Saul Smilansky’s Problems with Petitionary Prayer: Some Critical Remarks

  • Mateusz Przanowski The Pontifical University of John Paul II, Faculty of Theology
Keywords: Providence; petitionary prayer; God’s permission; principle of double effect


This paper takes a Thomistic point of view to critically analyze several points of Saul Smilansky’s article on petitionary prayer. The most controversial aspects of Smilansky’s paper are as follows: 1. It seems that the author has some difficulties with the principle of double effect, because his understanding of the human right to self-defense is highly debatable. 2. The author fails to appreciate the role of just punishment. 3. Apparently, Smilansky doesn’t know or doesn’t accept the theology of God’s permission which narrows his view of the cases he discusses. 4. His psychological account of petitionary pray is far from convincing. Generally speaking, although the title cites petitionary prayer as its central problem, in fact the main controversies refer to moral questions which can be discussed without introducing the concept of God’s agency. In order to solve Smilansky’s paradoxes we should first answer these fundamental moral difficulties.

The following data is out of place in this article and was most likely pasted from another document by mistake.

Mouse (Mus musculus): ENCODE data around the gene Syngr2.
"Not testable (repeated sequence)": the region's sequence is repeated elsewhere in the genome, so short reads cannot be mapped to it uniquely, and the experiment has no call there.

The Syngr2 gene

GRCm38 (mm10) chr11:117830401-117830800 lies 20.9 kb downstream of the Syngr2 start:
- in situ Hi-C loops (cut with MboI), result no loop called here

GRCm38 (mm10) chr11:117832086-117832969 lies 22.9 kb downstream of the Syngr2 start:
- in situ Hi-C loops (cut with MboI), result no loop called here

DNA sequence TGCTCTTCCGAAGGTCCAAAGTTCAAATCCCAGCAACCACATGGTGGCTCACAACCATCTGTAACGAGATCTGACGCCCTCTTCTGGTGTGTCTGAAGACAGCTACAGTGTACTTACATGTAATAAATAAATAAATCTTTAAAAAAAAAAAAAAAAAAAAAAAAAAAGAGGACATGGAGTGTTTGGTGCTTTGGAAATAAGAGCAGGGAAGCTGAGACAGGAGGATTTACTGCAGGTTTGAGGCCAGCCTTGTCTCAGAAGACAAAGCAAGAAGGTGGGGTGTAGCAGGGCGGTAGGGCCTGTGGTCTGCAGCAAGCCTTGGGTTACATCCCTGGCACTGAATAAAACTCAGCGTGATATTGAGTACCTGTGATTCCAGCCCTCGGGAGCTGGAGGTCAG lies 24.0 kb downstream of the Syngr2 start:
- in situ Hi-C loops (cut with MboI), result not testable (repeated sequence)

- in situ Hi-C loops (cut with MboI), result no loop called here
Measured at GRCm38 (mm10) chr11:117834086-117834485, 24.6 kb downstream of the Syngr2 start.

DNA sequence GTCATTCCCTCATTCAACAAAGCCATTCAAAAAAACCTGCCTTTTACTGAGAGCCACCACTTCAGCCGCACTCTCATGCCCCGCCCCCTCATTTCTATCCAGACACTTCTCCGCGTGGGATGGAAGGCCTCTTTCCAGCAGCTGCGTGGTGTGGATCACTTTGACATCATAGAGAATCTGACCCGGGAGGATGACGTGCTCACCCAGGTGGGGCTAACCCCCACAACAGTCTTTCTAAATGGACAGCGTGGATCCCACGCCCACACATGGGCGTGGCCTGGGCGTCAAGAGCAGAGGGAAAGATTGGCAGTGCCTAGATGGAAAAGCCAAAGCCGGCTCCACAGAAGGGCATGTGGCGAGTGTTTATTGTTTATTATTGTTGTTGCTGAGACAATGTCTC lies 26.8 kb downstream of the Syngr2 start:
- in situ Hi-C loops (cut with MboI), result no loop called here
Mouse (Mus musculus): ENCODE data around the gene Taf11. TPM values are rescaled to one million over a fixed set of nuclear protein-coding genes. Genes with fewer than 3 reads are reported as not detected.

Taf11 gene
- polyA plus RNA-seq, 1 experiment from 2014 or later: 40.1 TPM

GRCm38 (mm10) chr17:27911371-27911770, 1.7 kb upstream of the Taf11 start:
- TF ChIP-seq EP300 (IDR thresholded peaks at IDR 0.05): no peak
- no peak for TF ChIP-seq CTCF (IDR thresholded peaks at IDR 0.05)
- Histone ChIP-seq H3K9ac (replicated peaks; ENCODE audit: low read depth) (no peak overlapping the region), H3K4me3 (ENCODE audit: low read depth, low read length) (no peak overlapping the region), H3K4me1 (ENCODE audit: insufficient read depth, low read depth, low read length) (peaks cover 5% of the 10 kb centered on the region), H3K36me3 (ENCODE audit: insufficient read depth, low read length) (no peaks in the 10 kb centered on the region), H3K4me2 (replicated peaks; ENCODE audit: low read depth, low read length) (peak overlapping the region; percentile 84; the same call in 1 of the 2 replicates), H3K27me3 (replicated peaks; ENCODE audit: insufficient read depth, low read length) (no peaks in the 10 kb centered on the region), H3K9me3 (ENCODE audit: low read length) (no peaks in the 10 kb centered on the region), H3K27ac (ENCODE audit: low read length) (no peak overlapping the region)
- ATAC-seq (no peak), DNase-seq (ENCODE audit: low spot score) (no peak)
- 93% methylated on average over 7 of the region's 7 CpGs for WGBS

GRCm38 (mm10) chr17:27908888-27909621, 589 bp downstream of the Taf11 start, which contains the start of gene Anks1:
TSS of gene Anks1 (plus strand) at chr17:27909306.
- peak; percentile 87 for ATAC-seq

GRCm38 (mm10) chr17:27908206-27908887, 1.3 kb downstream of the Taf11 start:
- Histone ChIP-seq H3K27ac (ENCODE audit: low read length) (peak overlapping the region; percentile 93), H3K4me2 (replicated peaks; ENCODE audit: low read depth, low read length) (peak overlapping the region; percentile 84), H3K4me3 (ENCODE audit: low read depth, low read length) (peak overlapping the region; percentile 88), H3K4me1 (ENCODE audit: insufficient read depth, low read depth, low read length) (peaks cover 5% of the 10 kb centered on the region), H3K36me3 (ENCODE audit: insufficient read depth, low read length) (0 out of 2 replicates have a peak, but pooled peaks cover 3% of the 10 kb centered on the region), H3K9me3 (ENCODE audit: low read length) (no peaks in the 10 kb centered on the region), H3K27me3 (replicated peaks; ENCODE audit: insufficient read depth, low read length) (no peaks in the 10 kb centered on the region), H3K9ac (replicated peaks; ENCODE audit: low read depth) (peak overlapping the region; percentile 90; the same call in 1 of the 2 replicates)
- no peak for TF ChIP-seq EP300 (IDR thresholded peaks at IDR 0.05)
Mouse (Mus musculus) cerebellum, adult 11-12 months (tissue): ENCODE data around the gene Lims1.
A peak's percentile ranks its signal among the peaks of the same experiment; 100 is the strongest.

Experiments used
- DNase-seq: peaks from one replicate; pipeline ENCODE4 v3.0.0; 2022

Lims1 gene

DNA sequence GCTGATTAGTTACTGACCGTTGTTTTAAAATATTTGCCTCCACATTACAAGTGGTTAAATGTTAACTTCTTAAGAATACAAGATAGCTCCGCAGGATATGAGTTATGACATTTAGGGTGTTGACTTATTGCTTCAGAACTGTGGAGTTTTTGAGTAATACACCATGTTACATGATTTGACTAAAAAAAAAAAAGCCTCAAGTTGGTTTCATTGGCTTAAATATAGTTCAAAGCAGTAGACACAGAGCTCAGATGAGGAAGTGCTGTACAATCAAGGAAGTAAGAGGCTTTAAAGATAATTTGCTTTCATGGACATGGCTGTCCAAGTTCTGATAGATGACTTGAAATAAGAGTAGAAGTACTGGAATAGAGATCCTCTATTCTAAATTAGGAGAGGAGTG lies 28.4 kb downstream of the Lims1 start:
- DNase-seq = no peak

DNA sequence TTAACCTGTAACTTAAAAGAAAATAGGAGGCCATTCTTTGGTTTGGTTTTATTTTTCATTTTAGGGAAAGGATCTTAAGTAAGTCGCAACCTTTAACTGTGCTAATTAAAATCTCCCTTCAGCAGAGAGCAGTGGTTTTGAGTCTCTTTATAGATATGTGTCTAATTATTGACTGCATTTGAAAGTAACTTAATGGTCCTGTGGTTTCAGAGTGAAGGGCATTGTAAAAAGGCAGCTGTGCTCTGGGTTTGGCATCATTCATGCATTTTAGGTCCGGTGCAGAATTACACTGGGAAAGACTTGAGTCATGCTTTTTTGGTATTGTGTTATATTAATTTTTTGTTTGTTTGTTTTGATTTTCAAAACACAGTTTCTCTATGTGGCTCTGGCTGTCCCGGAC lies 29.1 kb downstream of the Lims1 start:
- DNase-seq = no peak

Sancti Thomae Aquinatis Opera omnia iussu impensaque Leonis XIII P.M. edita, t. 4–5: Pars prima Summae theologiae (Romae: Ex Typographia Polyglotta S. C. de Propaganda Fide, 1888–1889).

Smilansky, Saul. „O wątpliwej wartości moralnej pewnych rozpowszechnionych form modlitwy”, przeł. Marcin Iwanicki. Roczniki Filozoficzne 63 (2016), 1: 7–16. DOI: 10.18290/ rf.2016.64.1-1.